In the last few months Google has been rolling out new features to it’s search engine targeting (among other things) better searches for health information. It has nicknamed the ‘Google Medic Update’ and it poses some serious questions for health bloggers and service providers. So here are the basic things you need to know:
Why such an update?
According to Google, pages offering health information or services fall into a category called “Your Money or Your Life (YMYL) Pages”. In the words of Google ‘We have very high Page Quality rating standards for YMYL pages because low quality YMYL pages could potentially negatively impact users’ happiness, health, financial stability, or safety’. In a nutshell getting bad advice and service from heath websites actually affects your life and Google wants to do something about it.
Who does it affect?
- Shopping or financial transaction pages: webpages that allow users to make purchases such as paying for drugs online.
- Financial information pages: webpages that provide advice or information about things like health insurance.
- Medical information pages: webpages that provide advice or information about health, drugs, specific diseases or conditions, mental health, and nutrition.
- Legal information pages: webpages that provide legal advice or information on topics such as creating a will for a person who is mentally ill.
- News articles or public/official information pages important for having an informed citizenry: webpages that include information about local/state/national government processes such as notices on public health activities.
Further evidence that is has had a major impact on health websites can be seen by the test run by Search Engine Roundtable which clearly shows health websites are definitely affected.
What can I do to keep my rank up?
- You don’t need to be an expert to write about all health related topics…: Although YMYL does focus on expert knowledge, it’s quite possible to have everyday expertise in YMYL topics such as support pages where people share personal experiences in health.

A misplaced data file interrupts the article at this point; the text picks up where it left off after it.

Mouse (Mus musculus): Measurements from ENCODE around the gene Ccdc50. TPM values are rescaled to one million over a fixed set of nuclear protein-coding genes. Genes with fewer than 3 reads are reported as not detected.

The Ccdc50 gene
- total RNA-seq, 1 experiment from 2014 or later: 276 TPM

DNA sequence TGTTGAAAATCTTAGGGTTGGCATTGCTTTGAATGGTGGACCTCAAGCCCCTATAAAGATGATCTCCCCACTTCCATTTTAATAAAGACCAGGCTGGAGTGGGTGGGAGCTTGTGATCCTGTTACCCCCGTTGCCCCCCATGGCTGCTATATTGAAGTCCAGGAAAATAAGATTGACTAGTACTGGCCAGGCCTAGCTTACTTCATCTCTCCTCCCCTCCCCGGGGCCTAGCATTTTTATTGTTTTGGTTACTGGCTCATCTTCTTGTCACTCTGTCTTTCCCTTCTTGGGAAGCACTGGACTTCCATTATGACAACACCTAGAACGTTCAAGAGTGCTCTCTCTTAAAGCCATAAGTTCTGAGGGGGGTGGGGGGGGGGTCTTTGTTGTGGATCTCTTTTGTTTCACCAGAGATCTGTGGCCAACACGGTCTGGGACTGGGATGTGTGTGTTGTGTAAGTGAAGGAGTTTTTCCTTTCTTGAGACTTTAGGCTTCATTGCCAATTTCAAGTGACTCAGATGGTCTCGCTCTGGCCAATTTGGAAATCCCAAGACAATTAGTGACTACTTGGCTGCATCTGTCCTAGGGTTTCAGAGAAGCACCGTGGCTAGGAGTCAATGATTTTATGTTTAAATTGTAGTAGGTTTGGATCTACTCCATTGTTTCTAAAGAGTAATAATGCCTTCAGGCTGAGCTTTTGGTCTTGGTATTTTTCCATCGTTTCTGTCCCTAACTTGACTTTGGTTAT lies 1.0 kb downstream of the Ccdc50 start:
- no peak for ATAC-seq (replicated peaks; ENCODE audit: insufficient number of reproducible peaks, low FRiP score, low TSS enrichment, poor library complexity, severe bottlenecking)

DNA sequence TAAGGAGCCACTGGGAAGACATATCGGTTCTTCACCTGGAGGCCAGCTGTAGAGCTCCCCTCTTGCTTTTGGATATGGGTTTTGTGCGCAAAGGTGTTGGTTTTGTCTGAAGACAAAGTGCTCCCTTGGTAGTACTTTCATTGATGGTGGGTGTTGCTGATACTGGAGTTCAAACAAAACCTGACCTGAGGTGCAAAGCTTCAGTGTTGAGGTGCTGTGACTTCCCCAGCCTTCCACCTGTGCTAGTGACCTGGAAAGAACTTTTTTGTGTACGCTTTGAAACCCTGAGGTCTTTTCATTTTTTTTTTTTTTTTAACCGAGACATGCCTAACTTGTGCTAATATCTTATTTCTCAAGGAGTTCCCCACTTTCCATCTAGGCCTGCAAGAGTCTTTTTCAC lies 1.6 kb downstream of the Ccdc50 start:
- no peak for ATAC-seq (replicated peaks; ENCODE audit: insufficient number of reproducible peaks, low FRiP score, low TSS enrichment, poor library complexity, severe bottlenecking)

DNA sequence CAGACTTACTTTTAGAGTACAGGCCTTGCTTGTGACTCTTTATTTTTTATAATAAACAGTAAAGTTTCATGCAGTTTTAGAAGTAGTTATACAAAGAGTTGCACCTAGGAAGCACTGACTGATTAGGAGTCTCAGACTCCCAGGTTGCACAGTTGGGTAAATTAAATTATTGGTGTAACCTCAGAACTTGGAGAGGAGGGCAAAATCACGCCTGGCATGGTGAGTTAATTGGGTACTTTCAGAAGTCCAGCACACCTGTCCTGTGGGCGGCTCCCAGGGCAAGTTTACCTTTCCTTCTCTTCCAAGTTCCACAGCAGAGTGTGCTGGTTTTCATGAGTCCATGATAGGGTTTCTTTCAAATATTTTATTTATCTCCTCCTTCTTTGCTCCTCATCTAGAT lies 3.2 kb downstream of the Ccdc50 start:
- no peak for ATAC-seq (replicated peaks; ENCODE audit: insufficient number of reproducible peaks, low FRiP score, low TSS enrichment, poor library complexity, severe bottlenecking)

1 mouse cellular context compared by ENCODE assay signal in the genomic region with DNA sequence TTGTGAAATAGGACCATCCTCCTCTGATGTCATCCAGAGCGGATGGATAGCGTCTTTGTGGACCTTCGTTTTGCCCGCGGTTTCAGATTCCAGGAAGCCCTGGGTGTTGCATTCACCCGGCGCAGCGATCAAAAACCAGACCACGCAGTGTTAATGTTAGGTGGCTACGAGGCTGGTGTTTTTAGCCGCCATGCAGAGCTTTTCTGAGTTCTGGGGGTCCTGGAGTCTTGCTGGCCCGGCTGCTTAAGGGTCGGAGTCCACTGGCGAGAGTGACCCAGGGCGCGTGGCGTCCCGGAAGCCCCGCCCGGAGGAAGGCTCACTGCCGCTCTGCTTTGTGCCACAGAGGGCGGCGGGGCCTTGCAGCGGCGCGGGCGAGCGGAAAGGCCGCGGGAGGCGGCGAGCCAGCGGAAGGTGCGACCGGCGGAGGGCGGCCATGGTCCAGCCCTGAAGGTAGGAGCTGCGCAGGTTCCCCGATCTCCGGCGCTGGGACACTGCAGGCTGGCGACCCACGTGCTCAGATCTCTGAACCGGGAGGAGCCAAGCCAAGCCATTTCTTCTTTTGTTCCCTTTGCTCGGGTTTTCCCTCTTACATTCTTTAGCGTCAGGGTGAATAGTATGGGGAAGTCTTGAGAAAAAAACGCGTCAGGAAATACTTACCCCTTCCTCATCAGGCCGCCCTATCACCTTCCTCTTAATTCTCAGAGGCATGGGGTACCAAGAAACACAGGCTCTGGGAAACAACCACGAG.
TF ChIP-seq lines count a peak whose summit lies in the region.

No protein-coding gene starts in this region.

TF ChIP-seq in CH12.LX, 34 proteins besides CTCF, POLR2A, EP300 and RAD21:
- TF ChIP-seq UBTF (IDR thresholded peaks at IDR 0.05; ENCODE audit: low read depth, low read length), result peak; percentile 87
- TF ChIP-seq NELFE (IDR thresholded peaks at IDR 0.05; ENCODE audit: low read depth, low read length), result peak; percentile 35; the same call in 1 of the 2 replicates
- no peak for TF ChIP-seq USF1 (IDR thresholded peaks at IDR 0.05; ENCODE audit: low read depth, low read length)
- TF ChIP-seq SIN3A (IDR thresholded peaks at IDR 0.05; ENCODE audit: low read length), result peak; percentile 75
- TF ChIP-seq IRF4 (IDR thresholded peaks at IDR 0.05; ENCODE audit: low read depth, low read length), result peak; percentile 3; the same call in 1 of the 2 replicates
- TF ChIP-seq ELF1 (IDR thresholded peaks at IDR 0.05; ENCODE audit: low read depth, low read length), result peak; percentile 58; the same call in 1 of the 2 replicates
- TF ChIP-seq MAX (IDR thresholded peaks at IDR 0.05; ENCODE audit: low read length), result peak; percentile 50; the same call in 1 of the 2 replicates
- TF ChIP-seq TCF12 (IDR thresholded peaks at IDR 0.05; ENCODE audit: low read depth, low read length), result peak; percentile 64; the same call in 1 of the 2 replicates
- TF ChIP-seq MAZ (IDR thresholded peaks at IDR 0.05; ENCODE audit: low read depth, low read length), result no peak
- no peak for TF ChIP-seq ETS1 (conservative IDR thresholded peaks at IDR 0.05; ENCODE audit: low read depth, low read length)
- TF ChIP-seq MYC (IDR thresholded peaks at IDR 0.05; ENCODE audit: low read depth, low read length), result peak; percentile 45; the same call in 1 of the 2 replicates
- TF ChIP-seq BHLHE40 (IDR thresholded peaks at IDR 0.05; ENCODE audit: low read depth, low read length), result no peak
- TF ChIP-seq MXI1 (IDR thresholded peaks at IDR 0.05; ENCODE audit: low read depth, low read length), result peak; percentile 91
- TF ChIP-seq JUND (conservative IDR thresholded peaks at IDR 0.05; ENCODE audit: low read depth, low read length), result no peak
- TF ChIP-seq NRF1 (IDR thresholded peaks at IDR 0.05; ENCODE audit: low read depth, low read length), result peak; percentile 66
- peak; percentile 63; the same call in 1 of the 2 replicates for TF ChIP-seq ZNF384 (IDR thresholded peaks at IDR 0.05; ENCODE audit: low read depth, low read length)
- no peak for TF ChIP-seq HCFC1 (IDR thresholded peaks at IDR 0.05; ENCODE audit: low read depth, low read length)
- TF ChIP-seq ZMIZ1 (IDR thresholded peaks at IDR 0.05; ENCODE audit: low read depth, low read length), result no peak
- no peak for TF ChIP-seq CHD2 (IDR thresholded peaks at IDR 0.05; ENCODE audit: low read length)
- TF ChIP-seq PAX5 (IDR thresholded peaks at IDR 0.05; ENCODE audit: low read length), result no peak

- … just specific medical information on health: Specific medical information and advice (rather than descriptions of life experiences) should come from doctors or other health professionals.
- Maintain EAT – Google looks at High level of Expertise, Authoritativeness, and Trustworthiness (E-A-T). Your main content should be clear with a helpful title and it should be clear who the visitor is getting the information from. Examples of high quality pages can be seen here, here, here, and here.
- Avoid the low quality YMYL signals such as
- An inadequate level of Expertise, Authoritativeness, and Trustworthiness (E-A-T).
- The quality of the main content is low.
- There is an unsatisfying amount of main content for the purpose of the page.
- The title of the main content is exaggerated or shocking.
- The Ads or SC distracts from the main content.
- There is an unsatisfying amount of website information or information about the creator of the MC for the purpose
of the page (no good reason for anonymity).
- A mildly negative reputation for a website or creator of the MC, based on extensive reputation research.
If you need even more information please feel free to contact us.